Hot Story, Cool Reporter*

Listen to this 'Talk of the Nation' topic

So, I'm home sick today. I'm seriously streptolicious. It would have taken some major gumption to get off the couch and come in and infect my fellow BOTN'ers and TOTN'ers. There are only two things that could have propelled me into work, scarlet tonsils 'n all. One is this cake that Sarah makes (and she's a pushover, so she'd probably bring it to my couch). The other is the esteemed journalist, pilot and general suave-itude that is William Langewiesche. First of all, it's not just that he's generally in the middle of the biggest stories, getting the best quotes, but his prose is like... well, it's as good as that cake Sarah makes. The man can write. So, why am I still at home if Langewiesche is going to be on TOTN today? Because he's in London. Drat. However, the piece he's talking about "The Mega-Bunker of Baghdad"** is definitely worth hearing about — especially if you're wondering what 600 million dollars will get you in an embassy nowadays (for one thing; a food court). Any questions? Post 'em here. Spelling his name correctly feels really good — even if you have strep.

*Also, vice versa.
**No link, unfortunately... you'll have to either buy it, or stand and read it at your local CVS, Barnes and Noble, or dentist's office, depending on what errands you have to run.

Comments

 

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What does 600 million dollars buy in Baghdad? Safe and secure American presence in Iraq for years is the simple answer. Protecting assets and interests in Iraq makes sense. Iraq is important to stability in the middle east and through out the world. The big picture is that American presence is needed and taking measures to make an impact are steps in the right direction. What I want to know is how can the middle east become more stable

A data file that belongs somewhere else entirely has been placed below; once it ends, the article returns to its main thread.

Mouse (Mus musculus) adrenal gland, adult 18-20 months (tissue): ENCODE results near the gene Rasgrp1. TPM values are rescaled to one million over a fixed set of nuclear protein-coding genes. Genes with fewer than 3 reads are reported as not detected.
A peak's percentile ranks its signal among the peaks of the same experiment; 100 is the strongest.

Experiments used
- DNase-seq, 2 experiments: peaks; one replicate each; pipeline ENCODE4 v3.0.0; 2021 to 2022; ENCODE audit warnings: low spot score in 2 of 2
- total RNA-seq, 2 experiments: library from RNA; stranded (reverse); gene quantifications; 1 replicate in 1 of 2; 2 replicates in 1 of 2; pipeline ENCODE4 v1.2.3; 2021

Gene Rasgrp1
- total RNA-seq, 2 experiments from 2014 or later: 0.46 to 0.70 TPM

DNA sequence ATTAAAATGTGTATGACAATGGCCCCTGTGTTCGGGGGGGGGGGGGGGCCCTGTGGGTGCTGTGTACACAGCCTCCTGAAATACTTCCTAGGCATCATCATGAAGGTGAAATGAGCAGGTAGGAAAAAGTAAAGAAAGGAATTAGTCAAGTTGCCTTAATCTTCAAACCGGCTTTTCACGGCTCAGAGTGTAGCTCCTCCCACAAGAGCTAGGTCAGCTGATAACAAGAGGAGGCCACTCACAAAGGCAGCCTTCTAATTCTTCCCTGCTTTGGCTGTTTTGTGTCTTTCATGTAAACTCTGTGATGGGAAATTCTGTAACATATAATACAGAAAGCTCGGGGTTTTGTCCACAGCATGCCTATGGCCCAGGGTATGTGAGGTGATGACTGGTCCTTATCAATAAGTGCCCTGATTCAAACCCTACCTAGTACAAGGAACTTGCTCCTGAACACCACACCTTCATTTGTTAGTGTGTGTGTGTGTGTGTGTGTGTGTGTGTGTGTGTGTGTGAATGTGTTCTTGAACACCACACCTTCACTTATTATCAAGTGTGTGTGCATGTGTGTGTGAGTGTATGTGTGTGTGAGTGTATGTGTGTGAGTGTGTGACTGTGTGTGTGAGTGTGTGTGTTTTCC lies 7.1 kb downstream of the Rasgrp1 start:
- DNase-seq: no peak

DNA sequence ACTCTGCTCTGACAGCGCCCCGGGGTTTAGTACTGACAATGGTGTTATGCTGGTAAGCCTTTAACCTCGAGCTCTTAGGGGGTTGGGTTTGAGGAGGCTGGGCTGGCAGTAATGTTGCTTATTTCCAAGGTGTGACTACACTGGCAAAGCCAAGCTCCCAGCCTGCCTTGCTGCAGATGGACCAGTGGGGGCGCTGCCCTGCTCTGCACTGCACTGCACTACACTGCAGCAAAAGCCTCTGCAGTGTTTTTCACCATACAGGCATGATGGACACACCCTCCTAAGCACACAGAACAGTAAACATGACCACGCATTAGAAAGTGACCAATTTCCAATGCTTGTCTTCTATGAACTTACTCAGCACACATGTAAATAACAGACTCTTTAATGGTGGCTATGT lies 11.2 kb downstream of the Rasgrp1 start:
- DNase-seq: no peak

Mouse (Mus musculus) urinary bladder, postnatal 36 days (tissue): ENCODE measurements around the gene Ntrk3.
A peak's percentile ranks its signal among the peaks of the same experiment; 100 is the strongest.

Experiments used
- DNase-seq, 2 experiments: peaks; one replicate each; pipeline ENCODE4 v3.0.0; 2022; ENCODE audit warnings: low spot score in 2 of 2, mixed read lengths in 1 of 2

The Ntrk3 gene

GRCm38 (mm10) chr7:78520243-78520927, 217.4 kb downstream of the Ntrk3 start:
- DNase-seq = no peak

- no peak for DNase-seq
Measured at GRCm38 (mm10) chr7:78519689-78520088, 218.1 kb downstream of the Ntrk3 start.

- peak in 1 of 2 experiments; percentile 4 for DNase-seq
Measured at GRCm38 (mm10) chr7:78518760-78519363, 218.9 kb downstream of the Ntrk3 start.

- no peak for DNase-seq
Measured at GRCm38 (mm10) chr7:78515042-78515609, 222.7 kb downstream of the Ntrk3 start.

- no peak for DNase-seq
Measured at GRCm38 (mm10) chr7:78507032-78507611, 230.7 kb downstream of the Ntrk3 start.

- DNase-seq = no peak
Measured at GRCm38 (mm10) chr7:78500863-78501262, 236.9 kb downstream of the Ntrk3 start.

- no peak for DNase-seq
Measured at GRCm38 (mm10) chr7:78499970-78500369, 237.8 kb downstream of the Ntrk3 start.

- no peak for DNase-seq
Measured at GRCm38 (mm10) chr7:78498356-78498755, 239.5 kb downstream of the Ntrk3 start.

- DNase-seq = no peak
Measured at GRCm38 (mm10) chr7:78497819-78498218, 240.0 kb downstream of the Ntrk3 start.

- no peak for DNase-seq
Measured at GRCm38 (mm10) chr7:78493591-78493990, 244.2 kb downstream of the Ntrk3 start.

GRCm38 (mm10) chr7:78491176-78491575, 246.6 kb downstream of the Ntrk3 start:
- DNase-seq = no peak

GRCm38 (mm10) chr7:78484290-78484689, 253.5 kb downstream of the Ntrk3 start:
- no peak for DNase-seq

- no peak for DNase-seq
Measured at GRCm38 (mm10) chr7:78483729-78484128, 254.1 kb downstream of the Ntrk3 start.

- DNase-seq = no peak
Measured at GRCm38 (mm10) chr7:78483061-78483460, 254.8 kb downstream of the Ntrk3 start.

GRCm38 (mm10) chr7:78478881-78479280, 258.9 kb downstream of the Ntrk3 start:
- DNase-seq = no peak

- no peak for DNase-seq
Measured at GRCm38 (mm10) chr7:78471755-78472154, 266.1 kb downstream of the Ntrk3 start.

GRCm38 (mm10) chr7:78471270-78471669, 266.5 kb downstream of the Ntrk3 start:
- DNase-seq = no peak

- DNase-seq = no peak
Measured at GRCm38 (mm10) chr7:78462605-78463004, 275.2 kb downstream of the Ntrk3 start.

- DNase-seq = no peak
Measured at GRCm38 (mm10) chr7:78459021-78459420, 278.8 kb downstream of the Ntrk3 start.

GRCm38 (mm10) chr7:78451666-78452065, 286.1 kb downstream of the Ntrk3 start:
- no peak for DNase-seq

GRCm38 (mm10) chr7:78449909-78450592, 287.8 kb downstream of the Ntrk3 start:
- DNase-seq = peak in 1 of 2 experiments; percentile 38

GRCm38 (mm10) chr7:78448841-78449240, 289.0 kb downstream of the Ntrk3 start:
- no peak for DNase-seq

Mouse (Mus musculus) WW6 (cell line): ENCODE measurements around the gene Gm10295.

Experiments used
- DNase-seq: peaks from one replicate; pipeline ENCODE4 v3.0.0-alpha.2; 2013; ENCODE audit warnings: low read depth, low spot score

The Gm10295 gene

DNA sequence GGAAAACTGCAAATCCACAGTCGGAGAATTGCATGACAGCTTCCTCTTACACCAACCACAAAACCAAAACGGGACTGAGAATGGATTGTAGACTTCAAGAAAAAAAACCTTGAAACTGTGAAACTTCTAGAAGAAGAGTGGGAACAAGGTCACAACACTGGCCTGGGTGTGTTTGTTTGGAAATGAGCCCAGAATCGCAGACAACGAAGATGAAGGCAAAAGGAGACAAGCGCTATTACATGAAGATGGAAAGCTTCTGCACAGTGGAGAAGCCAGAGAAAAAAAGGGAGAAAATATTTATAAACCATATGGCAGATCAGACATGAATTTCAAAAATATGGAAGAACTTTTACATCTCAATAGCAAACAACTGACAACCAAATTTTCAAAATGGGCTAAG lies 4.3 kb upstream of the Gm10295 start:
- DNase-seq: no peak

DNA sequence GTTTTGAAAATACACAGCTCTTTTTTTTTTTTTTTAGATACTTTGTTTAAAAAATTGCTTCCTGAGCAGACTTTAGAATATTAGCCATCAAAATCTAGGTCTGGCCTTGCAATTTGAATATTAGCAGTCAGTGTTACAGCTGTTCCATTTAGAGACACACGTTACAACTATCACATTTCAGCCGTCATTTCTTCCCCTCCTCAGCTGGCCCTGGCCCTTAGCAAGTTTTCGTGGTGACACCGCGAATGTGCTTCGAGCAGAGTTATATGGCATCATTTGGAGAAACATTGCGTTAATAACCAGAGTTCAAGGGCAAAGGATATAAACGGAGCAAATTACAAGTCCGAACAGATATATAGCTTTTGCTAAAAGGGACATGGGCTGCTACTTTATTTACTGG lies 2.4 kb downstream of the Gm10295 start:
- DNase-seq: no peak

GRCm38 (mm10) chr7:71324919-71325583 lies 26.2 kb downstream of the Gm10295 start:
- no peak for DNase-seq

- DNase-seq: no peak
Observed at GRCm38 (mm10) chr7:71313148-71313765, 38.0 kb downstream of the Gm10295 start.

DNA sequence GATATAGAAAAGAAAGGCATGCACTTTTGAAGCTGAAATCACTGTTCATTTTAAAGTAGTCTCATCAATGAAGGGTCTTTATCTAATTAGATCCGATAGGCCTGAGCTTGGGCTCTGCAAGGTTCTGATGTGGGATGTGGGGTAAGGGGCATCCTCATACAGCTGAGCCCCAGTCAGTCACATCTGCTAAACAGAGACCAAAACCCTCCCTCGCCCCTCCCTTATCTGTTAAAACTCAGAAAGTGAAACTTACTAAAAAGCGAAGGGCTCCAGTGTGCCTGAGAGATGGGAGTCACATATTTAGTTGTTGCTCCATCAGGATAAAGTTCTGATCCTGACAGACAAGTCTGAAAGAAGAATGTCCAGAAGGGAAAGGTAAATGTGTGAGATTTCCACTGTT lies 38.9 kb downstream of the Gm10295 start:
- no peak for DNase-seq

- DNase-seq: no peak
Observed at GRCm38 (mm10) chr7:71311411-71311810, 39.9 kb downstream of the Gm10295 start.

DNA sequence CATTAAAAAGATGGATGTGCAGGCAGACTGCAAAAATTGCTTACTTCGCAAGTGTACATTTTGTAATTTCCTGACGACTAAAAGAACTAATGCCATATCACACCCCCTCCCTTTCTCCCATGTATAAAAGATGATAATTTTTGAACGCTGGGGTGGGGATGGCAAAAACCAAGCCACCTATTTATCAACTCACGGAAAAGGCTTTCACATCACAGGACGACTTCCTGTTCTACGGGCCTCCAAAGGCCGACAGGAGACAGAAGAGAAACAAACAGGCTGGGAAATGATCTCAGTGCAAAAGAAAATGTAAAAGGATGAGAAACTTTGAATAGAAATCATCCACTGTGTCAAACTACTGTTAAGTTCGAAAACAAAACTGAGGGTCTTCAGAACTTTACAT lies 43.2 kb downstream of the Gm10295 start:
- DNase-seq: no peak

Sent by jordan | 1:09 AM | 10-5-2007

Shopping, tennis courts and movie theaters will contribute greatly to relieving the civil unrest, road side bombings and daily assassinations. What I would love to see is a picture of US military playing tennis in full body amour and combat boots. I would guess the only reason they did not add a golf course is because the surrounding area is too noisy.

Sent by Gary | 10:53 PM | 10-6-2007

Regarding an earlier comment: I think Gary has missed one, rather obvious, point: this is a *diplomatic* compound, not a military compound. There will be military personnel, but it is not a military installation per se. The conversation was about the diplomatic corps, not the Marine Corps.

As for the author's comments about just "picking up a paper" to find out what's going on in (his example) Azerbaijan, is he really naive enough to believe that you can get real news from the mainstream media? Admittedly Embassy personnel will have their own bias, but the war in Iraq has demonstrated to the world just how easily the media can be persuaded to publish anything given it. Regimes often restrict journalists' activities, thus news outlets rely upon any pablum they can get. In addition, just how easy does the author think it is to "pick up the paper" and find relevant information about any particular country? Most major media organizations have slashed not only their overseas bureaus, but the amount of content allocated to such material so as to allow more space for Brittney Spears, Monica Lewinsky, and other "important" news of the day.

I am by no means defending Embassy Baghdad, let alone the current administration. I simply feel the author's comments were surprisingly uninformed.

Disclaimer: I am married to an employee in the US Foreign Service.

Sent by Neal | 7:44 PM | 10-10-2007

Fortified Embassy are not necessary. We can talk to other countries from Washington. The Embassy becomes a target especially since our government is not popular. We do not spread good will this way. The best use of the Iraq mega Embassy would be a great gift for the people in Iraq as a University site.

Sent by Mary | 5:22 PM | 2-22-2008